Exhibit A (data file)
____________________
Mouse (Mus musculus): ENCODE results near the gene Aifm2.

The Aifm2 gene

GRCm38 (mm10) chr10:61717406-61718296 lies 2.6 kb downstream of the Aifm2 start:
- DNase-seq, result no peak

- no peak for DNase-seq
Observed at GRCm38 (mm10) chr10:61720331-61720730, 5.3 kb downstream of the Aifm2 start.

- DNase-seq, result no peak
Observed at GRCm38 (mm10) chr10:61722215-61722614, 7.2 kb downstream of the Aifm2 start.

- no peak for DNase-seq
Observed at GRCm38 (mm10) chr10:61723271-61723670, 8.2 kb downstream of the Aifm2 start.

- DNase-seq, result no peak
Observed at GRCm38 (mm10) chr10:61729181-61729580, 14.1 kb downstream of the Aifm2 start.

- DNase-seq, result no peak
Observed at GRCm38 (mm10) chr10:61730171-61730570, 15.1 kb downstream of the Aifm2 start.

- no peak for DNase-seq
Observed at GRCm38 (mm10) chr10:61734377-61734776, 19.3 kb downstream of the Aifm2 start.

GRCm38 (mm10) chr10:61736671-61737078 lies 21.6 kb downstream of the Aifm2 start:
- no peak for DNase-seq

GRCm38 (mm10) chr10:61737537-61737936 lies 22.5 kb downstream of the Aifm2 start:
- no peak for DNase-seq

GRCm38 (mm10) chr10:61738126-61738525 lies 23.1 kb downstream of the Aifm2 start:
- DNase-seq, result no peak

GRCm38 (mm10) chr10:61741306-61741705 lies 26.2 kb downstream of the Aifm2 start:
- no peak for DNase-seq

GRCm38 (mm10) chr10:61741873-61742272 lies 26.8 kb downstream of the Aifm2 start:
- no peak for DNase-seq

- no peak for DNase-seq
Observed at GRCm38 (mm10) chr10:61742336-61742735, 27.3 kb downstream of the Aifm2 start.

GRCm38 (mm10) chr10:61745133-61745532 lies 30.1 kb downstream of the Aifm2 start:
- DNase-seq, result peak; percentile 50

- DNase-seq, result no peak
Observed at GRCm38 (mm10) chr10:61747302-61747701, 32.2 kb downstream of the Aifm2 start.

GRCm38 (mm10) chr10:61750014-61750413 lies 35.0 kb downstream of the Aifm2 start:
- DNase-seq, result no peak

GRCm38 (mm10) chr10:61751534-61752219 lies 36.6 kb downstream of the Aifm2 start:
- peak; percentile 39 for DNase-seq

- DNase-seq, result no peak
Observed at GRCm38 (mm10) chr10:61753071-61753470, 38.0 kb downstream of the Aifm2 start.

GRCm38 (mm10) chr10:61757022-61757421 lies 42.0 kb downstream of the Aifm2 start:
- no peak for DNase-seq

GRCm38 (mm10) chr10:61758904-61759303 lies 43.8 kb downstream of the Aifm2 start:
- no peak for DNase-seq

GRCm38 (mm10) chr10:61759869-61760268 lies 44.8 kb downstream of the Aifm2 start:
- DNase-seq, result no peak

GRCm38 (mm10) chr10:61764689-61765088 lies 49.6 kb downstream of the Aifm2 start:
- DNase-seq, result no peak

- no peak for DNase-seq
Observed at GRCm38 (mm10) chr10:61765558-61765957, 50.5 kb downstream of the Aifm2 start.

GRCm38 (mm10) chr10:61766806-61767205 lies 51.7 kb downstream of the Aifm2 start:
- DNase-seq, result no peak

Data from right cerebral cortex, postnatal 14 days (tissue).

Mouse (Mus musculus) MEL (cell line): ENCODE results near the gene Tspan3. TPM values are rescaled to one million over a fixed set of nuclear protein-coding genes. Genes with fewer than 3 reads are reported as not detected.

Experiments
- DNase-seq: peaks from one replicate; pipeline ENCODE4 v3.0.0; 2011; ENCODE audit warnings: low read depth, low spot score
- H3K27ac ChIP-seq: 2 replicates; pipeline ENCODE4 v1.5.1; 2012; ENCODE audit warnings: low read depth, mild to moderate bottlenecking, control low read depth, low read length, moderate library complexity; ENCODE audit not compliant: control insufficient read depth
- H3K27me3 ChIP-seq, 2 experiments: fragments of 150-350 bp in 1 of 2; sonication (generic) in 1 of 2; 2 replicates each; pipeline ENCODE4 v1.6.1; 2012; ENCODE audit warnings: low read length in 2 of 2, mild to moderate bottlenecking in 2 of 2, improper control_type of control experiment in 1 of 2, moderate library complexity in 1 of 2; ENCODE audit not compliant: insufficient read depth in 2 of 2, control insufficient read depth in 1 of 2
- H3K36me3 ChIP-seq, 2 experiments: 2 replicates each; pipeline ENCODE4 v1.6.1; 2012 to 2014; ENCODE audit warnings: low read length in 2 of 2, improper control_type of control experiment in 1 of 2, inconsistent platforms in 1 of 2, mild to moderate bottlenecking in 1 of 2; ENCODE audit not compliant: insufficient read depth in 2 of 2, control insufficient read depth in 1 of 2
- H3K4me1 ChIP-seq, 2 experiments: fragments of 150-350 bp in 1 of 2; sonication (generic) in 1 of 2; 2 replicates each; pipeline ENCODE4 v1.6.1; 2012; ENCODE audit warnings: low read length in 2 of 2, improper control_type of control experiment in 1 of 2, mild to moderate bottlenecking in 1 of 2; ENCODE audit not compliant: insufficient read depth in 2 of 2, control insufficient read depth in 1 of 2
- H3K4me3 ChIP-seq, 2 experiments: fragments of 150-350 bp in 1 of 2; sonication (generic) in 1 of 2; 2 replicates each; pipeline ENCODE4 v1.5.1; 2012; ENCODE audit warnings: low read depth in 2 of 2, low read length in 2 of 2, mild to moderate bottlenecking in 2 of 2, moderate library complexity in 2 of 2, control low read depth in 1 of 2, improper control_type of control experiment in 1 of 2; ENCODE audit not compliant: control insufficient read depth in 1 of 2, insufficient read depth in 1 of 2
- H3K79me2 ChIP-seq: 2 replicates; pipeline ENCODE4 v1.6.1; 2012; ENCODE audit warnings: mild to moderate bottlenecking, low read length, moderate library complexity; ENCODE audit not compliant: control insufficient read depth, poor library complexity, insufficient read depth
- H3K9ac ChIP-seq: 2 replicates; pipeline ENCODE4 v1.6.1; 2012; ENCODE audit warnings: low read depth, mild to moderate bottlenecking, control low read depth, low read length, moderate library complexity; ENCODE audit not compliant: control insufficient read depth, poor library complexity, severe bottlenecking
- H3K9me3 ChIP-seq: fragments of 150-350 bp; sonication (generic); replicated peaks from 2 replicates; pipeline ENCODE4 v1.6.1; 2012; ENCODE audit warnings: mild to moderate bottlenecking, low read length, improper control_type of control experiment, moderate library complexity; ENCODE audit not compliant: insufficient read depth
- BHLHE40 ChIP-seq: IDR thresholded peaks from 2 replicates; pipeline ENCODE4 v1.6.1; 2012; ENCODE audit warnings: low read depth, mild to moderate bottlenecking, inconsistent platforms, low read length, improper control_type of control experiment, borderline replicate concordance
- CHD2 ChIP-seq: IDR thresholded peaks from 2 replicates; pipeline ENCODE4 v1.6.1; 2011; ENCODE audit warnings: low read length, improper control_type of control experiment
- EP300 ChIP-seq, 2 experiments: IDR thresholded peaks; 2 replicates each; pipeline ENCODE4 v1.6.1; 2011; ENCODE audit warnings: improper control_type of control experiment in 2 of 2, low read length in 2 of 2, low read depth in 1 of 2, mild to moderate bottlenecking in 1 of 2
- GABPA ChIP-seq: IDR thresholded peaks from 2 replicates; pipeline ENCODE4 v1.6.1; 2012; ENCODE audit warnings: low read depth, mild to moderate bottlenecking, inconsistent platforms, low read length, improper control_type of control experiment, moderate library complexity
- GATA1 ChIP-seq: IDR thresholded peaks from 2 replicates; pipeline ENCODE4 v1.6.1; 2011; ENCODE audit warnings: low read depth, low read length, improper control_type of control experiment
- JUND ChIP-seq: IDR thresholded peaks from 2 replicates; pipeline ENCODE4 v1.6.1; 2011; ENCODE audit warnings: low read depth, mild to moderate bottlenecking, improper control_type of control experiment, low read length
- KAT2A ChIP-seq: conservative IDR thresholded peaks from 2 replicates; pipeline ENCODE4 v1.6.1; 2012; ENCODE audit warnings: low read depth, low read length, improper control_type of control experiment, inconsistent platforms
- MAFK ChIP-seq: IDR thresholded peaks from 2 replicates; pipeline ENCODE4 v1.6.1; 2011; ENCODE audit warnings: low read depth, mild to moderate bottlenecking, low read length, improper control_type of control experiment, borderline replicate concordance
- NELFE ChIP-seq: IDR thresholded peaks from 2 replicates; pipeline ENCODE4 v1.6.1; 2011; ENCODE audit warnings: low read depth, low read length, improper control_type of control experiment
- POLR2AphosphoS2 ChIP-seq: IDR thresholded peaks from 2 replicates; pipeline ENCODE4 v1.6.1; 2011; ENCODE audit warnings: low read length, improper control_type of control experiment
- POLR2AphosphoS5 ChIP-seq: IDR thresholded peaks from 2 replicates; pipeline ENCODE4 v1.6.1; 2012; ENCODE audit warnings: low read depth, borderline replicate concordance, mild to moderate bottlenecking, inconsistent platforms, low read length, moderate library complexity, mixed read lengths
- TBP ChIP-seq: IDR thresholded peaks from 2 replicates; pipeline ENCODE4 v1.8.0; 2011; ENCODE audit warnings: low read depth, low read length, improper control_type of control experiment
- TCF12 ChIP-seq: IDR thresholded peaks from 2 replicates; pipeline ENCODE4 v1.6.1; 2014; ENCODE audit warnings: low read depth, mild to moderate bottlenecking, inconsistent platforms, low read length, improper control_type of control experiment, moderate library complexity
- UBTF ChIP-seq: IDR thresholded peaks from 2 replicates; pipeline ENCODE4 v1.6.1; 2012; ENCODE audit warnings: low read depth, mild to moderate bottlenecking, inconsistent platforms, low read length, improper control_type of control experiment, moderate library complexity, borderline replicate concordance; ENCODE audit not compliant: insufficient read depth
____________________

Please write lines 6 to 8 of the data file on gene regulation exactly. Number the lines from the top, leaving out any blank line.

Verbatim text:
Observed at GRCm38 (mm10) chr10:61720331-61720730, 5.3 kb downstream of the Aifm2 start.

- DNase-seq, result no peak
Observed at GRCm38 (mm10) chr10:61722215-61722614, 7.2 kb downstream of the Aifm2 start.